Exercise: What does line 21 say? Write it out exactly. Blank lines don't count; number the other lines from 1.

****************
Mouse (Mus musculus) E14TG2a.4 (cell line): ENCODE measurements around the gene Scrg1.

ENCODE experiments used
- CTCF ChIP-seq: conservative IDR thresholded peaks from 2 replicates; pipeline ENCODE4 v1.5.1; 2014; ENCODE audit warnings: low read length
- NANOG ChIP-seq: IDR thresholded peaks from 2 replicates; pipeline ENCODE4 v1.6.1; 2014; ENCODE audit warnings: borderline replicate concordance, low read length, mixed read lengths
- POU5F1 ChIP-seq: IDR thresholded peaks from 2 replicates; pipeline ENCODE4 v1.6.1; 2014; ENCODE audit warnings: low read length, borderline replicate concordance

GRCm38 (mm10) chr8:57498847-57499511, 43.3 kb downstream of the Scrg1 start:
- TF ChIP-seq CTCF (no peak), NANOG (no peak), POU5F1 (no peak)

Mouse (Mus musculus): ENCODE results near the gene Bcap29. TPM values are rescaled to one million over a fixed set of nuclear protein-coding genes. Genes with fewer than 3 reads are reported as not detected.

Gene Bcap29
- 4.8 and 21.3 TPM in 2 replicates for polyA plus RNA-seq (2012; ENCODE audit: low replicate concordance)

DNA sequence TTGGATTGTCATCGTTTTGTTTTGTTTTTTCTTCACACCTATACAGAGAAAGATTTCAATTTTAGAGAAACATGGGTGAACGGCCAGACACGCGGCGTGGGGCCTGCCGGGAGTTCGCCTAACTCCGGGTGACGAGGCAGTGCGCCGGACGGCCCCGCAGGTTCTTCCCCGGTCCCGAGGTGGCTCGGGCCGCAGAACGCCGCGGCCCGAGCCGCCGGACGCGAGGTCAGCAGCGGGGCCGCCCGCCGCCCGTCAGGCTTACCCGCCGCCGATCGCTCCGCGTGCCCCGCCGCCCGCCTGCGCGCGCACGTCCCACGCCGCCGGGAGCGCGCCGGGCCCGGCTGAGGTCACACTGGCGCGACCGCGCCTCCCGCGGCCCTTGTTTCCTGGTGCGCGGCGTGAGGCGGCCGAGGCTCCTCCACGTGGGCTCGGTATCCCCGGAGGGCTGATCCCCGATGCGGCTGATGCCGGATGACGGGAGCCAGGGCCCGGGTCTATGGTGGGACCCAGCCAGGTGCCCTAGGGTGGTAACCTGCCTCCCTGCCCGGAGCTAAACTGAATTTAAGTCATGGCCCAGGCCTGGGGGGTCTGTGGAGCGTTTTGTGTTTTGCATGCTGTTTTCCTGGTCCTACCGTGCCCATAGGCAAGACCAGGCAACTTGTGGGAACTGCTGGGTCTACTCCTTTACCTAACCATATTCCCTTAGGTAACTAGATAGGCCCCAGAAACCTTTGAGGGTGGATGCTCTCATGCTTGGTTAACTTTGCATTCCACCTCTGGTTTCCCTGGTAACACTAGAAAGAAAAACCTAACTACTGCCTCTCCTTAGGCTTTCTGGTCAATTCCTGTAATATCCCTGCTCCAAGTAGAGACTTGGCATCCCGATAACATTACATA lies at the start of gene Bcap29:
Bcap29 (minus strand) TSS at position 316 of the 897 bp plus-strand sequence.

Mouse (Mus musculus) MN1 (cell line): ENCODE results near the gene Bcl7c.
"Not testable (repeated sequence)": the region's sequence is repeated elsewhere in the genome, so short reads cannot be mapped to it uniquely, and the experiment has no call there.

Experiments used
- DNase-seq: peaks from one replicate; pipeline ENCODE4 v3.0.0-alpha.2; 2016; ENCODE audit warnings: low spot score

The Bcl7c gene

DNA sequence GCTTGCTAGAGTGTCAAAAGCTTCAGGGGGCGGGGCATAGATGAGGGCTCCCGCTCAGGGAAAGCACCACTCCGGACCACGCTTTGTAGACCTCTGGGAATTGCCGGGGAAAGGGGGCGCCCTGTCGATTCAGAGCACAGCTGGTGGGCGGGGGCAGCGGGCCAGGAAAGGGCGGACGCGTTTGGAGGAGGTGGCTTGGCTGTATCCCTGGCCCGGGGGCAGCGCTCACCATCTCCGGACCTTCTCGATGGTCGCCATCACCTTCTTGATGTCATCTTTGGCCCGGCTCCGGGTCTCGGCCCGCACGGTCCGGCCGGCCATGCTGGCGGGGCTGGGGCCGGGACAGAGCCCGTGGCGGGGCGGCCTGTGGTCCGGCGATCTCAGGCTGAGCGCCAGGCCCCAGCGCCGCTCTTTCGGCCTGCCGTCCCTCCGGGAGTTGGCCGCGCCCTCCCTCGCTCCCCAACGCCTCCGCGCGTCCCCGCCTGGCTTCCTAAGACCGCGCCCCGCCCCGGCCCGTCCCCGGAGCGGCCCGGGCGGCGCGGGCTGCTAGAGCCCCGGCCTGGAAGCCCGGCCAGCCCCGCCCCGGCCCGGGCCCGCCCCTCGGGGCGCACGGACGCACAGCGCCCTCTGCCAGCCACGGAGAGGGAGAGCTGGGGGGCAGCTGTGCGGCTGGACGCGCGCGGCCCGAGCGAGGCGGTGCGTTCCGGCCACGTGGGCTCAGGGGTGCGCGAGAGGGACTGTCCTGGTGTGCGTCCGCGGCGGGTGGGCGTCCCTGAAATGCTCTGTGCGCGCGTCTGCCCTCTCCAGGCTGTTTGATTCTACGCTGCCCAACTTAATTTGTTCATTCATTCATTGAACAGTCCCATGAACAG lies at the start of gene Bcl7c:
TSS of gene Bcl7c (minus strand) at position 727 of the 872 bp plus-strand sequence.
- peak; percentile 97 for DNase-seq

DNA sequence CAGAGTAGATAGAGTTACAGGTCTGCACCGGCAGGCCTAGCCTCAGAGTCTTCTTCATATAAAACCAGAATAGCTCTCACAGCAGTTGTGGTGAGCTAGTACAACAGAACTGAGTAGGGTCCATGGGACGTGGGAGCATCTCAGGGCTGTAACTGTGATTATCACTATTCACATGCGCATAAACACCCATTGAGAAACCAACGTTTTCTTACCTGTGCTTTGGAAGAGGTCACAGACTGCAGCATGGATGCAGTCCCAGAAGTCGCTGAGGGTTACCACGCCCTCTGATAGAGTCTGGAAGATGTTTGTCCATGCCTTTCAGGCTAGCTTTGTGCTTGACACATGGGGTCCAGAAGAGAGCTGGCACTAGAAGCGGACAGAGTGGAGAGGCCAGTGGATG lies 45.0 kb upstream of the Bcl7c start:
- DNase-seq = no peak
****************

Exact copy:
DNA sequence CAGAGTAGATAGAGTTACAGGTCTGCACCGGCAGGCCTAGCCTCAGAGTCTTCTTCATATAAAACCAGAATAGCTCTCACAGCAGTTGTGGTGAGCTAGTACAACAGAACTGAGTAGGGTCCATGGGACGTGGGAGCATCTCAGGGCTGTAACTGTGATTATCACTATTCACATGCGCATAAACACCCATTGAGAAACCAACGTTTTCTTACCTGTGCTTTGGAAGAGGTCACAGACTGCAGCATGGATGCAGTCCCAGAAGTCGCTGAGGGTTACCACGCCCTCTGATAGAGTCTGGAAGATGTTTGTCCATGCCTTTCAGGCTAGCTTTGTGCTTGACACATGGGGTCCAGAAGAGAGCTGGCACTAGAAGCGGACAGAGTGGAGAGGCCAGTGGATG lies 45.0 kb upstream of the Bcl7c start: